Lately, there’s been a lot of venom from my fellow PoP! Stars towards the Hasbro Marvel Legends. I get it. I do. They were fairly craptastic, now, weren’t they? And the only thing worse than them sucking was them apparently disappearing altogether. But let’s take a look back at their forerunners, and see exactly why people were so upset about Hasbro’s take on this popular line of figures.
1. The X-centric figure selection. Fans of the Marvel Universe in general balked at this; fans of the Children of the Atom cheered. As the line progressed, it seemed the X-Men and their extended family became more and more prevalent. The Sentinel wave featured X-Men heroes and villains for 5 of its 7 figures, while the later Giant Man series was a fifty/fifty split between Avengers and X-Men.
2. Character selection in general seemed to be hit or miss. Iron Man and Wolverine led the pack on figure count, with almost every wave featuring at least one of the two, if not both. At the same time, numerous key characters and iconic looks went unproduced. We never got a Mary Jane Watson. There wasn’t a single Thunderbolt made. Long-time Avengers like Quicksilver, Tigra, and Hercules had to wait for Hasbro to see plastic. For all the mutants being produced, the 90′s versions of X-Factor and X-Force never got the figure treatment save for the variant Cable figure (Hasbro would later release a Cannonball/Domino 2-pack).
3. The sculpting on these figures was almost always insanely good. For as much as body parts were reused from one figure to the next, the end result was most often gorgeous. Faces captured the characters’ personalities, intricate details were never overlooked, and body-types were always character specific. While I love the DCUC figures, Hal Jordan has the same build as Superman, who has the same build as Flash, and so on. Bullseye, on the other hand, is muscular and lithe, while Captain America is more rugged, and Colossus is just down right jacked.
4. What was even better than the sculpting? The articulation! This was the hallmark of the Marvel Legends line under Toy Biz’s reign, and I can’t think of a US based toy line that has even come close to matching this level of poseability. When the legends line and its precursor the Spider-Man Classics line were in their infancy, we were already being graced with as many as 34 points of articulation per figure. Later in the line, however, that number would jump to 46 poa in some instances, with individual fingers being able to move independently of each other.
5. These figures were rarely lacking in the accessory department. Gambit came with his bo staff and a spray of cards charged with kinetic energy. Wonderman came with a tiny Yellowjacket in mid flight. Hell, Deadpool included two katanas, two sais, two SMGs, and Doop! And then there were the bases and build-a-figure pieces. Early figures came with character specific bases, like the destroyed gates of the Xavier school for Juggernaut or a Stark Enterprises satellite for Iron Man. Even after the switch to BAF pieces, figures continued to be packed with “jumping bases” allowing for mid air jumps, flips, and kicks.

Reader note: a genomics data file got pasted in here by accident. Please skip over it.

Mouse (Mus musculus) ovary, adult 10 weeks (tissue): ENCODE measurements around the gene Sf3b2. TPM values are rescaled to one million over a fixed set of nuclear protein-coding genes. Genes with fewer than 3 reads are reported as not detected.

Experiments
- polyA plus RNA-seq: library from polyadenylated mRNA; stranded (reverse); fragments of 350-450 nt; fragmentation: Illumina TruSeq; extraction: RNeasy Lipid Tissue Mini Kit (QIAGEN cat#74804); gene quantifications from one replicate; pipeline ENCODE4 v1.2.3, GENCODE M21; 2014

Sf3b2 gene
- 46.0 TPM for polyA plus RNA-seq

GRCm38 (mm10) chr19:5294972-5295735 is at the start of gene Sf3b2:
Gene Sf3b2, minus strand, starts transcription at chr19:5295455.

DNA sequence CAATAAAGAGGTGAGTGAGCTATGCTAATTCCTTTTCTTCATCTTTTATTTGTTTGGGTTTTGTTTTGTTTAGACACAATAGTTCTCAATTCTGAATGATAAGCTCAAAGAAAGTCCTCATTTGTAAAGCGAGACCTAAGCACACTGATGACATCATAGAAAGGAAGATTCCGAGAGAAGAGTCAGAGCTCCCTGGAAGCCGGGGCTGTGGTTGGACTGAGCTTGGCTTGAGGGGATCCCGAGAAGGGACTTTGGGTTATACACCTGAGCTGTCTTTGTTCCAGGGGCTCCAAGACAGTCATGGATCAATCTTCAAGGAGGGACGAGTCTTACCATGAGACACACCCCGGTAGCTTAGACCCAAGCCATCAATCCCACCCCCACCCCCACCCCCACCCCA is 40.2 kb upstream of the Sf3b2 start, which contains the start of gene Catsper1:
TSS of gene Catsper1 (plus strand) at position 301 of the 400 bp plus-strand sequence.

6. Speaking of build-a-figures, they used to be huge! I mean, massively huge. Galactus, the Sentinel, Apocalypse, and Giant-Man all towered over their fellow legends – anywhere between 12 and 16 inches tall. These toys warranted being build-a-figures. While Toy Biz began scaling back the massive BAF’s, they had set a bar that Hasbro has only attempted to reach by combining two waves of figures to build Fin Fang Foom.
7. Availability was rarely a problem with Toy Biz. Sure, the variant figures were a bitch to track down, but that’s the issue of them having been variants. Rarely were waves hard to find, and few figures didn’t see widespread release. Toy Biz was committed to getting their product on store shelves, and the stores were committed to stocking it.
8. Seven dollars apiece seemed to be the average for these figures, and that was a much easier pill to swallow than the $10-15 price rangethat Hasbro’s been working with.
So, sure, there were an assload of Wolverine figures. And, yeah, every so often you’d get a sculpt that wasn’t quite what you’d hoped for, or a loose joint, or you’d have to pick and choose to find the figure with the least paint splattering. But for all the complaints I used to hear about sloppy paint, at least the Toy Biz Legends hand multiple washes resulting in less “cartoony” looking figures. By and large, the product was better, cheaper, and easier to find. And that is why it is so sorely missed. RIP Toy Biz.